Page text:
Closed skies frowning at me

Back in 2006, the Harper admistration announced a new international transportation policy to "pursue the negotiation of open skies-type agreements when it is in Canada's overall interest." But the British Columbia government is now questioning the success of that policy - which is meant to liberalize the airline industry. According to documents posted on BC Bid, the Campbell administration "feels that progress in securing such agreements has been limited." So it's hiring a contractor to "develop options for, and make a recommendation on, potential strategies for effectively communicating B.C.'s position to Federal authorities." The following is a complete copy of the relevant portions of that document.

Summary Details:
AMENDMENT #1
FEB. 8, 2008
ADD SAMPLE CONTRACT DOCUMENTS
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The purpose of the contract is to provide expertise on bilateral air transport agreements, including Open Skies agreements, in order to provide the International Aviation Issues Group with educational materials for various audiences on bilateral air transport agreements and a well thought-out strategy for influencing related Federal international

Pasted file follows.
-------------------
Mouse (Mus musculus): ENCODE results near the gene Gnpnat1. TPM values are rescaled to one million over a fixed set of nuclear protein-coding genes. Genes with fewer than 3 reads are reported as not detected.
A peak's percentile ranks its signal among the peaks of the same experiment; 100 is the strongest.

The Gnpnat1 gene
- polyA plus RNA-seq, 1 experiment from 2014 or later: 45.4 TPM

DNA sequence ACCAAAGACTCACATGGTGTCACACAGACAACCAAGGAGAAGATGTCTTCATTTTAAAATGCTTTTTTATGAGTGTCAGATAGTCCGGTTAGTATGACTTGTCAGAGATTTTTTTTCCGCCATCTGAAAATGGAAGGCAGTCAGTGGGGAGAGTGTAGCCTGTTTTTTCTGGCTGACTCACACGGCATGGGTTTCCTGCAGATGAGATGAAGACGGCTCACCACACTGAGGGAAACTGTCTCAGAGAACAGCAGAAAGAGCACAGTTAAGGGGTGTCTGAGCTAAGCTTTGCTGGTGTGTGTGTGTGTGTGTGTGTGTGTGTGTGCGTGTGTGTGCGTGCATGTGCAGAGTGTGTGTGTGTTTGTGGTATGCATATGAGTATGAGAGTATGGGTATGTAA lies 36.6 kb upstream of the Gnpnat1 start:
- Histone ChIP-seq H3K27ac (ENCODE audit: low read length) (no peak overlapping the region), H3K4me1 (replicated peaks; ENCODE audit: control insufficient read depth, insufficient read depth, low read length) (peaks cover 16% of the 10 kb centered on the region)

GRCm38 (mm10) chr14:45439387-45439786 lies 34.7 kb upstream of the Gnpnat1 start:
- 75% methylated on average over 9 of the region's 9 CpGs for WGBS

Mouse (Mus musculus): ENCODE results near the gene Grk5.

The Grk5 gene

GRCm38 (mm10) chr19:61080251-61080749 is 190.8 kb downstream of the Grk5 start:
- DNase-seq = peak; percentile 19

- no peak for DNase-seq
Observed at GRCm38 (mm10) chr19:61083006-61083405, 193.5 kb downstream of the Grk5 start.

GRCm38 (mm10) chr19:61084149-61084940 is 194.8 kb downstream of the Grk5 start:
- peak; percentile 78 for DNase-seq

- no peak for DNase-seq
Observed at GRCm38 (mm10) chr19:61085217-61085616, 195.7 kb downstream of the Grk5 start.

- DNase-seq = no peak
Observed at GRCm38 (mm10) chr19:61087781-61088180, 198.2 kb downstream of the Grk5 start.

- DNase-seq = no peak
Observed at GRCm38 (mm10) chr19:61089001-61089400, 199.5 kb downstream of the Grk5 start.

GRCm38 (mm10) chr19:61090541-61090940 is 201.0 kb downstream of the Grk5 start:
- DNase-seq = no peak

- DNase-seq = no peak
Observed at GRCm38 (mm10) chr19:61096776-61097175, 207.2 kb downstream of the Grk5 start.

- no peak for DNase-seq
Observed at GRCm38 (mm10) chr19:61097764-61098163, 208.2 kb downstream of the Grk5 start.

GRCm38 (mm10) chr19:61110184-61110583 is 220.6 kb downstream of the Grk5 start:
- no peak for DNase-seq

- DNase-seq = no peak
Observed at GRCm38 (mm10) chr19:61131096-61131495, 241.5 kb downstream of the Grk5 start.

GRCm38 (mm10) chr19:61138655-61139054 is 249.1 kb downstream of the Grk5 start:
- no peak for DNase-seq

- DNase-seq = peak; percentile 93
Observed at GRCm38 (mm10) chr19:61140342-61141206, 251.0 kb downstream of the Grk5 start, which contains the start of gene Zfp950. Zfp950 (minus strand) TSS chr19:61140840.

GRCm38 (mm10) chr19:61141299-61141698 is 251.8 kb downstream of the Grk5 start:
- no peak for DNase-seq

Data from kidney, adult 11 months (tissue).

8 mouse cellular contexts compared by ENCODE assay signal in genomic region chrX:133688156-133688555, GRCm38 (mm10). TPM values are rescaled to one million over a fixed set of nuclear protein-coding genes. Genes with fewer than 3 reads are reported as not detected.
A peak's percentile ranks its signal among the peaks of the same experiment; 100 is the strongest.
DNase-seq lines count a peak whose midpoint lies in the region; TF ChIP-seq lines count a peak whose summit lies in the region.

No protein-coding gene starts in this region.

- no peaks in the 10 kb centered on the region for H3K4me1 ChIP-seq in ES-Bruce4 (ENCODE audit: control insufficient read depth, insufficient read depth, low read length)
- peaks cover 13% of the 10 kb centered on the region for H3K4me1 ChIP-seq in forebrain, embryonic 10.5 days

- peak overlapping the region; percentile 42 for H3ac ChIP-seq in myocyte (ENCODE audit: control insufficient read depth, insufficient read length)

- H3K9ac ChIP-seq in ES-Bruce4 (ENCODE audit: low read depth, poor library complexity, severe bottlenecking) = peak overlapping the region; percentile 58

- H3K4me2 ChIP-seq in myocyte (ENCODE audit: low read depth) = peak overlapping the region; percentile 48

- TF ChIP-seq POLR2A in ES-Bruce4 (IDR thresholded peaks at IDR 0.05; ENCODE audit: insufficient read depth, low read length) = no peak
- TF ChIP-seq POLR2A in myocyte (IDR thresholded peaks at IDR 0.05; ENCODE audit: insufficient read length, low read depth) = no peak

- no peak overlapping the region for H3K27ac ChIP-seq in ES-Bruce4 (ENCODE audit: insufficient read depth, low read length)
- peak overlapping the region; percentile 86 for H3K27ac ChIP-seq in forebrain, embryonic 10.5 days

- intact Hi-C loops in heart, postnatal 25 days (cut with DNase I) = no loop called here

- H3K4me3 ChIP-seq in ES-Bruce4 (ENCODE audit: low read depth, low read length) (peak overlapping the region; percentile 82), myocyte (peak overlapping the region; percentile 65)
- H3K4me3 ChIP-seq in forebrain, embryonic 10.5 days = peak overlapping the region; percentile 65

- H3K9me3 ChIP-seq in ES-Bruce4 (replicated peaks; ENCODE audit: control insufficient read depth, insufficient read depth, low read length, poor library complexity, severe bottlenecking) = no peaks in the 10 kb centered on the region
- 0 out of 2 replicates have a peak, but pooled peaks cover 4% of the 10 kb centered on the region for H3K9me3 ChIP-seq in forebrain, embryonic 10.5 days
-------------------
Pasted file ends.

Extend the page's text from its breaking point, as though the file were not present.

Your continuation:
aviation policy.

Research will be carried out on bilateral air transport agreements, and their effects on economic development and tourism, including market share analyses. Additional research topics will include the Canadian process for establishing negotiating priorities and mandates, negotiating such agreements, a focus of Federal measures for transparency and accountability on this process, and comparison between the Canadian and U.S. approaches to such negotiations. The Contractor will develop options for, and make a recommendation on, potential strategies for effectively communicating B.C.'s position to Federal authorities.

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3.2 Background

In November 2006, the Federal government released their "Blue Skies" policy which indicated Canada's willingness to liberalize the federal approach to bilateral air transport agreements with the aim of entering into Open Skies agreements. Since this time, the Province feels that progress in securing such agreements has been limited. There are indications that restrictions on bilateral air transport agreements have had and continue to have economic consequences for British Columbia.

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